TORONTO — Raucous Blue Jays fans exploded onto Toronto streets after the team beat the Texas Rangers 6-3 in the decisive Game 5 of their American League Division Series.
It was their first post-season series win in 22 years, their last coming when the Blue Jays won the World Series in 1993.
Thousands of fans chanted, sang and danced outside the Rogers Centre after the game. The smell of marijuana wafted in the air. It was the best of times.
But it could have been the worst of times. Fans seemed on the brink of rioting after a controversial call on a strange play gave the Rangers a lead late in the game.
“I guarantee there would have been a riot, no doubt,” said Jays fan Jason Turnbull, who was at the game that was delayed several times as the teams’ benches cleared twice.
At one point the players huddled in the infield while others sought refuge in the dugout to avoid the beer cans and garbage being tossed onto the field. Blue Jays manager John Gibbons said he was nearly hit by a beer can.
A baby in the first row was sprayed by beer from a can that was tossed nearby. Toronto police Const. David Hopkinson said they arrested a man and charges are expected.
About two dozen police officers ran on to the playing surface and stood guard around the perimeter of the field as stadium workers picked up the trash.
Then Jose Bautista hit a home run that changed the mood of an entire city when he hit a three-run homer in the seventh inning to the put the Blue Jays into the lead for good.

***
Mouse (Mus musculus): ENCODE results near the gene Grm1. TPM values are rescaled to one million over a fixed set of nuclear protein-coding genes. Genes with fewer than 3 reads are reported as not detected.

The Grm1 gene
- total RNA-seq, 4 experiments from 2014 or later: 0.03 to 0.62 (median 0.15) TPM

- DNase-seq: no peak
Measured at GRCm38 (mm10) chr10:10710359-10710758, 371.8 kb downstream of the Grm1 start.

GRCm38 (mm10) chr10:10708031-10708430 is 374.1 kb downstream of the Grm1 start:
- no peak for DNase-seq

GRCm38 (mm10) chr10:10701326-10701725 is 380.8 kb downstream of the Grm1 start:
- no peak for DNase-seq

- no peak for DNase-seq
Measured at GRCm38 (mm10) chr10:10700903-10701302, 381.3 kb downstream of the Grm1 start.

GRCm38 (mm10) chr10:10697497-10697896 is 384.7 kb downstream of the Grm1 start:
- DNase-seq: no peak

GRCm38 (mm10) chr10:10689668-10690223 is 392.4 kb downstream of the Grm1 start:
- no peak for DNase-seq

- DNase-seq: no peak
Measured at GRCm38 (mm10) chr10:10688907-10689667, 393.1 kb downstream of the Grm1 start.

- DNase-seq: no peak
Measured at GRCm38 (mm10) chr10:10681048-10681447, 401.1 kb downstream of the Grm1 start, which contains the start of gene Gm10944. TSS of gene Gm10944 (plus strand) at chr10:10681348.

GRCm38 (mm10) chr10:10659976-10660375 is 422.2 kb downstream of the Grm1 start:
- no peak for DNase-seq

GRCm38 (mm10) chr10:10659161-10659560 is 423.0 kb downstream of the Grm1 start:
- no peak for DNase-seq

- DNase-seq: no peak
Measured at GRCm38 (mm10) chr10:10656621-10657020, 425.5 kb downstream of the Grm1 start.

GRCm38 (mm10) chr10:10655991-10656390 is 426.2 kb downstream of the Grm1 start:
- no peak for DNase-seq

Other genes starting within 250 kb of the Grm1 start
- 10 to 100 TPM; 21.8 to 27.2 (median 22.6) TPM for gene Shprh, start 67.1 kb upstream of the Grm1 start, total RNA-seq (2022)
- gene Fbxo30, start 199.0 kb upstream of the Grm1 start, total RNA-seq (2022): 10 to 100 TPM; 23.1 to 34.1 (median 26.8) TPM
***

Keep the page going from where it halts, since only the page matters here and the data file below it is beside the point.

“Something weird happened,” said Chris Campaner, who watched the game from a bar near the stadium.
“Jose magic, I call it. And he saved the city from a riot.”
Fans sang “Jose, Jose, Jose,” a riff on a the soccer chant “Ole, Ole, Ole.”
“For a moment I thought everything was against us after that freak play. Like the curse of this city — we’ve barely seen playoff sports in this town,” said Campaner’s friend, Augustine Lanzarotta.
“But that’s gone now!”
Across the street, Ronnie Thistle hung out with his dog, Teddy Bear, a large Italian Bullmastiff wearing a Blue Jays jersey and hat. The dog howled and howled as fans sang nearby.
Teddy Bear was a magnet to delirious and drunk Jays fans. Dozens of fans hugged and squeezed the dog while others took selfies, freezing the moment with “Toronto’s most famous dog” forever.
Thistle, missing several teeth, could barely speak because he was cheering so much. He said he had been living on the streets with his dog until last week when he finally managed to find a place to live. He was out on the corner hoping to collect a few bucks from fans. Only a few threw coins into a small box in front of the dog.
“Bear is my best friend. We’ve been through thick and thin together. He’s the most famous dog in Toronto, he is,” said Thistle, who watched the game through the windows of a nearby Boston Pizza.
“It was a beautiful game. People like me need happiness in their lives, but so do the slick businessmen down the street.”
Liam Casey, The Canadian Press